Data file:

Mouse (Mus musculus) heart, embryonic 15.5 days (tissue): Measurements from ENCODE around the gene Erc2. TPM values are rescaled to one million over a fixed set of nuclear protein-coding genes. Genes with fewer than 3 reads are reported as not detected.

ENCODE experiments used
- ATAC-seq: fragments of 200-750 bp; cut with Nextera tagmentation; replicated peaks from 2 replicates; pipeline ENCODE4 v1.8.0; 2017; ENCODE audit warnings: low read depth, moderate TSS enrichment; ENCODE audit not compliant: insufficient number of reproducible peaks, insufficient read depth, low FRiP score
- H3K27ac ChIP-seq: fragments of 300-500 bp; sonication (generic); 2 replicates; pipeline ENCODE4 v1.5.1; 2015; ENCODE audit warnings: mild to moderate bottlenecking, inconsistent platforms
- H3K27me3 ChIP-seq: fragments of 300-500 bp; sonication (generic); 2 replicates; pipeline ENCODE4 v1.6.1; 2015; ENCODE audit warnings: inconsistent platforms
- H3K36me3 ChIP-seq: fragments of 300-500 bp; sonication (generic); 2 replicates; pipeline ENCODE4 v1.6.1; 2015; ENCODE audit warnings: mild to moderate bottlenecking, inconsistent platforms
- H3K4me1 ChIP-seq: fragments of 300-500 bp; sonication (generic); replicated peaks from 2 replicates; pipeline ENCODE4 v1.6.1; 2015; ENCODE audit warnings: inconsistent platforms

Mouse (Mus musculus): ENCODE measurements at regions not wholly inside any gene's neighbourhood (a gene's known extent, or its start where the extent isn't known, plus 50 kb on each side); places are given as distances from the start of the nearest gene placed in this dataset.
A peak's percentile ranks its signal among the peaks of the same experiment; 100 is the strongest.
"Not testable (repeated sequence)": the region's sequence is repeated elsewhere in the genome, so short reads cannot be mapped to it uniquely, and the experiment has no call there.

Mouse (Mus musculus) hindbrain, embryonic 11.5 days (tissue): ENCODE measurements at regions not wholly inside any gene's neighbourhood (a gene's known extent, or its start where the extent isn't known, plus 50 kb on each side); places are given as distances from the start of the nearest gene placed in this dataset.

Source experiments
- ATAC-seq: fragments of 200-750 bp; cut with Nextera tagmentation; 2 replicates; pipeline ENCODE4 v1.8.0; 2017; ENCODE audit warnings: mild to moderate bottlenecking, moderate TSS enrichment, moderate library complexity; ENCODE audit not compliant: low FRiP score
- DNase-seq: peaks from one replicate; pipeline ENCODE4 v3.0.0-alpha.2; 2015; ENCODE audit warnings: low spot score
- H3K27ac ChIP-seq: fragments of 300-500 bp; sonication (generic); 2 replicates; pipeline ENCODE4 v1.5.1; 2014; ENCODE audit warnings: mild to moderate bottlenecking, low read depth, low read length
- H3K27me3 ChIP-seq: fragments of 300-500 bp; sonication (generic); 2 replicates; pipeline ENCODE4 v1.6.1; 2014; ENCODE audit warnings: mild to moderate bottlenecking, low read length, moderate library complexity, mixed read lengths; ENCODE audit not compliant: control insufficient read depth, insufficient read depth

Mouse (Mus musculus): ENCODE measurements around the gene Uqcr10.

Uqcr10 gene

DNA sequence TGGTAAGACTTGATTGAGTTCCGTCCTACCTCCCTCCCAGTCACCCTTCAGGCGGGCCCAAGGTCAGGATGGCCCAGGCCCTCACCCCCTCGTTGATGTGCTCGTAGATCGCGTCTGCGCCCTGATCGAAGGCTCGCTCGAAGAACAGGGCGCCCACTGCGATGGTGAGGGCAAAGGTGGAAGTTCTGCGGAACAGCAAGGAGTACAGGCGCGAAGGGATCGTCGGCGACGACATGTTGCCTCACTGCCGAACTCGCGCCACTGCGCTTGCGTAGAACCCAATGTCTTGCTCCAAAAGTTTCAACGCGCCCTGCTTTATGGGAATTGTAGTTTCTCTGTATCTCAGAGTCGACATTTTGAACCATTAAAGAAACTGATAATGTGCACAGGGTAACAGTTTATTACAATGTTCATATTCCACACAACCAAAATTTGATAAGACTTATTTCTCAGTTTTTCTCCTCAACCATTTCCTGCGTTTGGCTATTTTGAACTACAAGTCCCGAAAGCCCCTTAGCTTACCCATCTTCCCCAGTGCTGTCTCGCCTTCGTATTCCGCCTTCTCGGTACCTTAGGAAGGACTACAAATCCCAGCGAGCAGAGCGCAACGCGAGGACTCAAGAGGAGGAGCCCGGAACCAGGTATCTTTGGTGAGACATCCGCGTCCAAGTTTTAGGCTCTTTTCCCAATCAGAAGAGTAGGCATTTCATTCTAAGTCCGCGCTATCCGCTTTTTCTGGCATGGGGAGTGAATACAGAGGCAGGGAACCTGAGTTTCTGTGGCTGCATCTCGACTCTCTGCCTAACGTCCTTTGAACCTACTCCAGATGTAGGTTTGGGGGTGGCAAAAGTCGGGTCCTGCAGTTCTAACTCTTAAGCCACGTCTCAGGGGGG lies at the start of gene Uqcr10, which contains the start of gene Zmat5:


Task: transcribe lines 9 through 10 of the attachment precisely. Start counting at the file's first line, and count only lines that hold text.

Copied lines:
A peak's percentile ranks its signal among the peaks of the same experiment; 100 is the strongest.
"Not testable (repeated sequence)": the region's sequence is repeated elsewhere in the genome, so short reads cannot be mapped to it uniquely, and the experiment has no call there.